Tuesday, June 25, 2013

The Gibson-Hauck House

This home has been on my research list for some months now and I have finally completed my "digging" enough to share it with you!
Photo by A. Senefeld - Digging Cincinnati History
This home should really be called the Baldwin-Wilson-Leaman-Hauck-Gibson House but let me explain...

The parcels on which the home sits were first purchased by Thomas Baldwin and the home was built circa 1856. Baldwin did not remain the owner for long, and soon James L. Wilson purchased the property around 1859 as a summer home. Wilson passed away in 1867, however the home remained in the family and it was leased to G. Y. Roots, who was a commission merchant with a store on Pearl Street, across from the Indianapolis & Cincinnati Railroad Freight Depot.
1869 Titus Map - Source
In Sidney D. Maxwell's book, "The suburbs of Cincinnati : sketches, historical and descriptive", published in 1870, he mistakenly called the home "the old home of A.D. Bullock". Bullock was Wilson's son-in-law and his home stood where the Vernon Manor is today. Having researched the Hamilton County Recorder's Office records, there is no evidence that Bullock ever owned this property.
1870 Census - Ancestry.com
Mr. Roots remained in the home until 1879-1880. In 1882, the Wilson family sold the home to Kate P. Leaman, whose husband was Robert F. Leaman. He was with the firm VanAntwerp, Bragg & Co., "Publishers The Eclectic Educational Series of School and College Text Books".
1904 Sanborn Insurance Map - Source
Note the carriage house, to the left, which still stands today, as offices for the Cincinnati Park Board.
The Leaman family owned the home until 1911, when it was purchased by Louis J. Hauck, son of brewer John Hauck. Louis left his home at 842 Dayton Street for the suburb of "Vernonville", the name given to this location stuck between Mount Auburn, Corryville and Avondale.

The Hauck family were the longest owners of the home. Louis died in 1942 and his wife, Frieda, in 1955. After her death, the home was owned by their children, Cornelius J. Hauck, Frederick A. Hauck and Katherine Hauck Gibson, who married James R. Gibson, chairman of the board of the Gibson Art Company in 1955, which became Gibson Greeting Cards. Katherine and James made 425 Oak Street into their home. Her brother, Cornelius, bought land behind the home and created "Sooty Acres" and was well-known gardener and lover of nature. He was on the Cincinnati Park Board from 1948 until 1969.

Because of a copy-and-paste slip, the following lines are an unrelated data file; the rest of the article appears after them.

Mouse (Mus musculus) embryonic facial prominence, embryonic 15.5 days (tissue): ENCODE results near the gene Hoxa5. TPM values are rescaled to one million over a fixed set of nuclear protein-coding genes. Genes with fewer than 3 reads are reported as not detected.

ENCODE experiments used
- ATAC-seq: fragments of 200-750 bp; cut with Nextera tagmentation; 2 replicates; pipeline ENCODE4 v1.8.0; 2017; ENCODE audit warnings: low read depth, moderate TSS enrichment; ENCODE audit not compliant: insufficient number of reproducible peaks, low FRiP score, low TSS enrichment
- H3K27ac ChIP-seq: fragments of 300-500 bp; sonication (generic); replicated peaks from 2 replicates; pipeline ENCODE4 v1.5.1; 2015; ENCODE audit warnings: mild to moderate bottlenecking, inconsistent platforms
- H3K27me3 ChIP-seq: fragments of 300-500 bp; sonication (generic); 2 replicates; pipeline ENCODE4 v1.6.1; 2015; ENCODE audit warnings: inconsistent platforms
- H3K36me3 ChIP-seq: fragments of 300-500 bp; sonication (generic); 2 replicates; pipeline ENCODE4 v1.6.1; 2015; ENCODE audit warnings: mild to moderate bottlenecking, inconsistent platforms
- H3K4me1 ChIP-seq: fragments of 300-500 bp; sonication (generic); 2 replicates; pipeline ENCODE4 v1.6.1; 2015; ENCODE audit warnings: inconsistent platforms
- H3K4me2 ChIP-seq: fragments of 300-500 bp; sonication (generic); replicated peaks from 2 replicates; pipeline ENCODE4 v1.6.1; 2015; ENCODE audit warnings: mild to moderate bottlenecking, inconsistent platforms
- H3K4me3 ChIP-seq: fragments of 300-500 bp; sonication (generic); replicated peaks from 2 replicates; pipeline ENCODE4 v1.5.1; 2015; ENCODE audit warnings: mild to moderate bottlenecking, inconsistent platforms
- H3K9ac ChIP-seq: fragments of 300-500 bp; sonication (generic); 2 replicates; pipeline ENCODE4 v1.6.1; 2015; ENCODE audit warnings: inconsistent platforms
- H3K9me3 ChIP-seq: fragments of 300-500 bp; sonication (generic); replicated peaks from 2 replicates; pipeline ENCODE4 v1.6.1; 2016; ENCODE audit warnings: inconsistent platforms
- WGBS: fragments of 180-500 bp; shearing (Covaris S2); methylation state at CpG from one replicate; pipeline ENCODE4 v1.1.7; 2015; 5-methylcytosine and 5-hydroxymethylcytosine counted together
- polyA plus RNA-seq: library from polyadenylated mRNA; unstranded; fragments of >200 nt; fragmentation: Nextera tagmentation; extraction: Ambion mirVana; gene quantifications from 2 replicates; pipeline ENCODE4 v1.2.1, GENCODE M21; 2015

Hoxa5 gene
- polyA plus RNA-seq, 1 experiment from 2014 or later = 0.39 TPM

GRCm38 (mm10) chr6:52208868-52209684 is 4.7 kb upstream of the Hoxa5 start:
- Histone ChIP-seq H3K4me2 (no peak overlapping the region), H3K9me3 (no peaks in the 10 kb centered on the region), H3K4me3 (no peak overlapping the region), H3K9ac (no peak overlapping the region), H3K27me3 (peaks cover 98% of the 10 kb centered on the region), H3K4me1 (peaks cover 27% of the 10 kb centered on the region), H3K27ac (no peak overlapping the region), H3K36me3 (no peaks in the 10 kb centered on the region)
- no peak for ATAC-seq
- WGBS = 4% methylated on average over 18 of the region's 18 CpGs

1904-1930 Sanborn Insurance Map - Source
Note the Vernon Manor Hotel across the street, built in  1924.

1950 Sanborn Insurance Map - Source
It is no surprise, with Cornelius' connection to the Park Board, that in 1969, the home and land surrounding it was sold to the Parks. Katherine Gibson continued to live in the home until her death in 1977. Just two years later, the home was leased to the University of Cincinnati Foundation for a nominal fee with the agreement that the home would be maintained. The rest of the property became the Hauck Botanical Garden.

Living Room Fireplace
The home was still occupied by Katherine H. Gibson at the time of the photo, circa @1970.
More photos from the 1970's can be seen at
The UC Foundation left the home decorated as Mrs. Gibson had, including green and red carpeting. They occupied the rooms as office space, even including a bomb shelter in the basement, built in the 1960's.
Photo by A. Senefeld - Digging Cincinnati History
More photos: http://www.flickr.com/photos/diggingcincihistory/sets/72157634299817163/
While the UC Foundation tried to maintain the historic aspect of the home, some structural changes were made due to fire codes. Most of the wood doors were replaced with steel fire doors and a fire wall had to be built on the second floor landing, which was papered with matching wallpaper found in the attic. (Cincinnati Post, Jan. 9, 1979 pg. 17)
At left, circa 1970
At right, 1979
Note the firewall now cuts off the second floor landing.
The UC Foundation left the Gibson House around 2000 and their offices are now located on campus. The home sat empty until 2012, when renovations took place. Most of the wallpaper was removed and the hardwood floors brought back to life. The Cincinnati Parks now offers the first floor of the home for rental as part of their Premier Park Facilities, which occupies the second floor as their offices.

Photo by Tim Jeffries, Moving Pictures Photography
I had the opportunity to tour the home last week along with Tim Jeffries of Moving Pictures Photography. This home is as amazing as its history. There were many surprises to be seen, such as the huge basement with many room and that bomb shelter complete with steel doors. There is a coal-fired clothes dryer and many rooms down there. The third floor has been carved into office space but the elevator equipment added seemingly added by the Haucks can be seen.

Tim also took the following beautiful photos:

Photo by Tim Jeffries, Moving Pictures Photography
Photo by Tim Jeffries, Moving Pictures Photography
Photo by Tim Jeffries, Moving Pictures Photography
Photo by Tim Jeffries, Moving Pictures Photography
Photo by Tim Jeffries, Moving Pictures Photography
Photo by Tim Jeffries, Moving Pictures Photography
Photo by Tim Jeffries, Moving Pictures Photography
Photo by Tim Jeffries, Moving Pictures Photography
More from the 1970's can be seen here:

More photos from my trip:

The home now offers space for baby or wedding showers, corporate meeting and even cooking classes with its updated kitchen. Other amenities include fireplaces, sun room, patio, restrooms, parking, and outdoor space to accommodate tents for additional capacity. Thanks to Kevin with Premier Park Events for giving us a tour of this wonderful historic home!

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